Respect in the Form of a Sheep Head

Trip Start Nov 01, 2006
Trip End Nov 21, 2006

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Flag of Morocco  ,
Friday, November 17, 2006

Marrakech is the most cosmopolitan and developed city in Morocco. It is populated by the Moroccan elite, French retirees and celebrities. Marrakech has all of the usual suspects: a massive medina, a sprawling ville nouvelle and a luxurious palmerie filled not with farms, but with pricey homes.

At the centre of Marrakech is the Djemaa el-Fna (literally translated as "Place of Death"), a giant square on the outskirts of the medina. In ancient times it was the place for executions. Now it is the staging area for a nightly circus/food extravaganza. As dusk approached we watched from one of the roof top cafés that line the square as the numerous vendors and performers begin to congregate and set up with efficient precision all of the stalls and apparatus required to put on the nightly explosion. At its frenzied peak the Djemaa el-Fna is like being hit by a surging, frothing wave of sights, sounds and smells-snake charmers, acrobats, fortune tellers, healers, magicians, peddlers and water vendors jostle for attention while countless food vendors sell everything from boiled sheep head to giant vats of escargot to feed the hungry masses that congregate around the steaming stalls lined up row upon row. We waded in.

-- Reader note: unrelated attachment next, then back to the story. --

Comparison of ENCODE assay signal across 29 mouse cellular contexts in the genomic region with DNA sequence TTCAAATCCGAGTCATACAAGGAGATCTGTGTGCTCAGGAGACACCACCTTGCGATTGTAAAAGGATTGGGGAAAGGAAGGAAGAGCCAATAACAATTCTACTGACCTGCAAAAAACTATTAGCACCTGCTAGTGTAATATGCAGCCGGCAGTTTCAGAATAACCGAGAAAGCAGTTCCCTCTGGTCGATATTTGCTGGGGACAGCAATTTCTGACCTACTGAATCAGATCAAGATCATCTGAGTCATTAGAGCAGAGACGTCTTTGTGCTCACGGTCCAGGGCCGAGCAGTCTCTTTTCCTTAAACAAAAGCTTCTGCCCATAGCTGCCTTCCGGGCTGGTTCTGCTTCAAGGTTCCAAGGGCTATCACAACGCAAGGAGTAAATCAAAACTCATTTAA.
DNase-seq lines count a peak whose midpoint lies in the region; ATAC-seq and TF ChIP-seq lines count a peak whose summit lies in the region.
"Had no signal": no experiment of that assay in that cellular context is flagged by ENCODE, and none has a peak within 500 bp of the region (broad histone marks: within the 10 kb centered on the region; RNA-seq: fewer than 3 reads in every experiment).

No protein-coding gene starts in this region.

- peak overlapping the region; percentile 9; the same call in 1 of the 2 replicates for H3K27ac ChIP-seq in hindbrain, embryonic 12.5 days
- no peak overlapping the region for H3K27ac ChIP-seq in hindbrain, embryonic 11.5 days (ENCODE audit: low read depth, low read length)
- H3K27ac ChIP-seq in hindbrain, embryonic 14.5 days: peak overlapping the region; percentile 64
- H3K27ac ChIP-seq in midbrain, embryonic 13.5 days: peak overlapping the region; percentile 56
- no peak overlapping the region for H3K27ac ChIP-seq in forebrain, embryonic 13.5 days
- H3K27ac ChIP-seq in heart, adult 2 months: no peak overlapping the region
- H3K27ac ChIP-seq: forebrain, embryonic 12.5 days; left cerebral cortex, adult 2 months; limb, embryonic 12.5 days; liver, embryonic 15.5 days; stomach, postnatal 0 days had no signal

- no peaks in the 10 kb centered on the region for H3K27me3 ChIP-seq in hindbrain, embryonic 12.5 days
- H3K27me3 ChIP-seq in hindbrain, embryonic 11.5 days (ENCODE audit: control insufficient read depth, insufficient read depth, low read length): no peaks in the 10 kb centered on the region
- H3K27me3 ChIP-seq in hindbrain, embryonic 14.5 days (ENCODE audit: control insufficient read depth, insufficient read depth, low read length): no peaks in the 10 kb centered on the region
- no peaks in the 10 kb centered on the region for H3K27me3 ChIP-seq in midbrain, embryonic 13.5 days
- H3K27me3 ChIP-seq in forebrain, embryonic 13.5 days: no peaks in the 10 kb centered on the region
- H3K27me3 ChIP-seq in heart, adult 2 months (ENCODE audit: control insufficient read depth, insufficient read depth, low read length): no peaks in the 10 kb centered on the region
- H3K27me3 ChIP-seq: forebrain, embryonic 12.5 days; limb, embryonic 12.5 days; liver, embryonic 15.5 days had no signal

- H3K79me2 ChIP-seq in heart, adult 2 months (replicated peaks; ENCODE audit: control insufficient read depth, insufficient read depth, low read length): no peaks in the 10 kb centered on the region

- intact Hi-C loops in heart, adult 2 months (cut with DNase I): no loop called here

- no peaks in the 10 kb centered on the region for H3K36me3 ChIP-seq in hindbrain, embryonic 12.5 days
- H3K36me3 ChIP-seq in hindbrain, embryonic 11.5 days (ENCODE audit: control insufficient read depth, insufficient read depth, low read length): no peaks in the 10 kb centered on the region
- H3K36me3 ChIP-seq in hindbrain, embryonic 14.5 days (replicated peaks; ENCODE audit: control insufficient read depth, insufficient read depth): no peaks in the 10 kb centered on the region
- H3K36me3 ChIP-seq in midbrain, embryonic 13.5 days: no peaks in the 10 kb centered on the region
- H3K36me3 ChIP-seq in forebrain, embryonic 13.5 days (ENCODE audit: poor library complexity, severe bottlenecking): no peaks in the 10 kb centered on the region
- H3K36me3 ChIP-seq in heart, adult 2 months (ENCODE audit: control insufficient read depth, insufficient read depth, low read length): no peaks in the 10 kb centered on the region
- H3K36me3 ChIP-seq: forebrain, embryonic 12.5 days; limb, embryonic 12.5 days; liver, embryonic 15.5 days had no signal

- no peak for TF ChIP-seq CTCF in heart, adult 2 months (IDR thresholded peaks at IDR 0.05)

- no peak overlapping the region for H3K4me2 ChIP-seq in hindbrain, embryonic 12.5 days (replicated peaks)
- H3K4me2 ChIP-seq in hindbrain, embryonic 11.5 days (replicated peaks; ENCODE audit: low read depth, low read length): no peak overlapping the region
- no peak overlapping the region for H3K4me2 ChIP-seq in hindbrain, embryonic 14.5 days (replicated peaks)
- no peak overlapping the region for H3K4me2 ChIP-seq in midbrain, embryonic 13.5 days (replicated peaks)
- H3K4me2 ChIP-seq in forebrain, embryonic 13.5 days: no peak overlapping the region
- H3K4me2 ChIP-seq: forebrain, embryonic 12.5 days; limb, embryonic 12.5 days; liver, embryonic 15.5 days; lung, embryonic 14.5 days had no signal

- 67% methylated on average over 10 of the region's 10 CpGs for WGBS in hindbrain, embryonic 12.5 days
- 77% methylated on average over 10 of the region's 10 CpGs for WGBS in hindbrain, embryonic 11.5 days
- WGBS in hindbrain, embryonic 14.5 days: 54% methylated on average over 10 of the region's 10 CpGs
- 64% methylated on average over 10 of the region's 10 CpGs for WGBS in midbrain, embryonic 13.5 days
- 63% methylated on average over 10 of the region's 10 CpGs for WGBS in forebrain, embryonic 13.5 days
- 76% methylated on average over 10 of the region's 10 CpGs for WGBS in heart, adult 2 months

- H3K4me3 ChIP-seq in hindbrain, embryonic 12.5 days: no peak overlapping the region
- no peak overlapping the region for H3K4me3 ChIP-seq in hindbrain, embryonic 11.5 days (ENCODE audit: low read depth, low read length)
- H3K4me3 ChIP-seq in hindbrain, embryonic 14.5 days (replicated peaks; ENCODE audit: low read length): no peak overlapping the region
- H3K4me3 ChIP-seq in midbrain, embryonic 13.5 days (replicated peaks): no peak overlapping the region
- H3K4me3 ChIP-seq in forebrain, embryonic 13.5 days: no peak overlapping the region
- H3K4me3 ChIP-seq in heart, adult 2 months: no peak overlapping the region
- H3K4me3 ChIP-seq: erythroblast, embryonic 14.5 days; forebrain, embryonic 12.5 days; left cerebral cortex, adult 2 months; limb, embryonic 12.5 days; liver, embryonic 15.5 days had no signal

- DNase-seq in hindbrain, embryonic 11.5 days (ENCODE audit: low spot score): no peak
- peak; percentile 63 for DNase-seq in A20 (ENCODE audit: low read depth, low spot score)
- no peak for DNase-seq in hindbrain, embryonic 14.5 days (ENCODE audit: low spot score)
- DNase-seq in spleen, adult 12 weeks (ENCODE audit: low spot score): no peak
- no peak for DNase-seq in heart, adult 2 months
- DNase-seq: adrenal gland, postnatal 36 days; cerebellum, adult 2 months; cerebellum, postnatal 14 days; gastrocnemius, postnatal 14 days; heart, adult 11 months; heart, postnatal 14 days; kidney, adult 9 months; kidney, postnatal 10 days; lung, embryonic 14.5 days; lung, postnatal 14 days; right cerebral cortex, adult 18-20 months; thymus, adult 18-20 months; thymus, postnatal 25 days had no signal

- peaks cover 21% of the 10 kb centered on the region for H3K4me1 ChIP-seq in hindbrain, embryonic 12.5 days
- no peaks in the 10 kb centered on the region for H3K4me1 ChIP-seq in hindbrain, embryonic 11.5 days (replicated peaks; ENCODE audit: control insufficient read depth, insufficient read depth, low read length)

Our prize for the night was the boiled sheep head--a traditional delicacy. The head is cooked in a rich stew of meaty goodness. All of the tourists hovered around the food stalls gawking at all of the strange offerings. We joined the throng, strategically studying each of the sheep head booths, looking for the gem in the rough. We worked in a circle from the outside in. Food stall #76 served its head from a massive steaming pot. The locals clamoured for seats at the trough. Once seated they ate with determined efficiency. The table was a blur of hands deftly picking up the succulent morsels which were washed down with bread used to sop up the head juice. We had found our gem.

We studied the simple menu: Grande Tête - 60 Dirham, Petite Tête - 50 Dirham, 1/4 Tête - 15 Dirham. Our rusty French came in handy--tête = head. We grabbed a spot on the steel bench and motioned for two orders of tête. The potbellied cook easily picked us out as foreigners, gave Mel a quick glance and asked incredulously with a dismissive wave, "Mangez?"  He met our enthusiastic nods with his own nod of quiet respect.  The bread was handed out generously and we delighted in the tender and flavourful goodness--a true delicacy.

The rest of our time in Marrakech was spent shopping in the medina--bartering and hunting for bargains and gifts to bring home. We loved the time we had to spend in Morocco--the people, the culture, the food-all things we came to appreciate and enjoy.
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